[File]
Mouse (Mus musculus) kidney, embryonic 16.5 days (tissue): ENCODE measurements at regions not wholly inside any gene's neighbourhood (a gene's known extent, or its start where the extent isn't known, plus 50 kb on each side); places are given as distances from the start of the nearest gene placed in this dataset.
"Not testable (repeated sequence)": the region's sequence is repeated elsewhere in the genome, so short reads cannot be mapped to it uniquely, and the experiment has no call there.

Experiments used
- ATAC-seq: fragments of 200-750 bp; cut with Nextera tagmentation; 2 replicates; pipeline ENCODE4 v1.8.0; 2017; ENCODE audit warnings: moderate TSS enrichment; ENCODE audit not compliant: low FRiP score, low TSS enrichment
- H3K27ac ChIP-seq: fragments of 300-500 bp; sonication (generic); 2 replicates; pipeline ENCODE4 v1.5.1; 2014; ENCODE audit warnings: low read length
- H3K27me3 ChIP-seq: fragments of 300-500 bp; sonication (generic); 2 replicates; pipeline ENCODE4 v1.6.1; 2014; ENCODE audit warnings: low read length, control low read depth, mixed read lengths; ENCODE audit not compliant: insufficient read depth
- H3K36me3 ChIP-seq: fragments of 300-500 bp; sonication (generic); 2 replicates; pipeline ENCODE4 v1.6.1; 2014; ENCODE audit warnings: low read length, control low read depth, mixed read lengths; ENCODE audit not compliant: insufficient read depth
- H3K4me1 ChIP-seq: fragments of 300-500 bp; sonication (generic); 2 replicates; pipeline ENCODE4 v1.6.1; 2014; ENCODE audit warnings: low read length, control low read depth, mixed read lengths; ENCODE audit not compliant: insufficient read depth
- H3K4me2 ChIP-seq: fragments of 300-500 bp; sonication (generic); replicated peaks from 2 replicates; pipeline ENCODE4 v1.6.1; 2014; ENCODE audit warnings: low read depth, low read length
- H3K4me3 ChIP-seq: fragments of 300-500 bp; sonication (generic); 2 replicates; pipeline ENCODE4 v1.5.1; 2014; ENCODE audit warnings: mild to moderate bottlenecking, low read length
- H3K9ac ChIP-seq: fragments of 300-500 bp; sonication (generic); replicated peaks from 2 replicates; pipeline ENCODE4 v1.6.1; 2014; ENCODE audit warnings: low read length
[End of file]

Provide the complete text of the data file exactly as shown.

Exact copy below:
Mouse (Mus musculus) kidney, embryonic 16.5 days (tissue): ENCODE measurements at regions not wholly inside any gene's neighbourhood (a gene's known extent, or its start where the extent isn't known, plus 50 kb on each side); places are given as distances from the start of the nearest gene placed in this dataset.
"Not testable (repeated sequence)": the region's sequence is repeated elsewhere in the genome, so short reads cannot be mapped to it uniquely, and the experiment has no call there.

Experiments used
- ATAC-seq: fragments of 200-750 bp; cut with Nextera tagmentation; 2 replicates; pipeline ENCODE4 v1.8.0; 2017; ENCODE audit warnings: moderate TSS enrichment; ENCODE audit not compliant: low FRiP score, low TSS enrichment
- H3K27ac ChIP-seq: fragments of 300-500 bp; sonication (generic); 2 replicates; pipeline ENCODE4 v1.5.1; 2014; ENCODE audit warnings: low read length
- H3K27me3 ChIP-seq: fragments of 300-500 bp; sonication (generic); 2 replicates; pipeline ENCODE4 v1.6.1; 2014; ENCODE audit warnings: low read length, control low read depth, mixed read lengths; ENCODE audit not compliant: insufficient read depth
- H3K36me3 ChIP-seq: fragments of 300-500 bp; sonication (generic); 2 replicates; pipeline ENCODE4 v1.6.1; 2014; ENCODE audit warnings: low read length, control low read depth, mixed read lengths; ENCODE audit not compliant: insufficient read depth
- H3K4me1 ChIP-seq: fragments of 300-500 bp; sonication (generic); 2 replicates; pipeline ENCODE4 v1.6.1; 2014; ENCODE audit warnings: low read length, control low read depth, mixed read lengths; ENCODE audit not compliant: insufficient read depth
- H3K4me2 ChIP-seq: fragments of 300-500 bp; sonication (generic); replicated peaks from 2 replicates; pipeline ENCODE4 v1.6.1; 2014; ENCODE audit warnings: low read depth, low read length
- H3K4me3 ChIP-seq: fragments of 300-500 bp; sonication (generic); 2 replicates; pipeline ENCODE4 v1.5.1; 2014; ENCODE audit warnings: mild to moderate bottlenecking, low read length
- H3K9ac ChIP-seq: fragments of 300-500 bp; sonication (generic); replicated peaks from 2 replicates; pipeline ENCODE4 v1.6.1; 2014; ENCODE audit warnings: low read length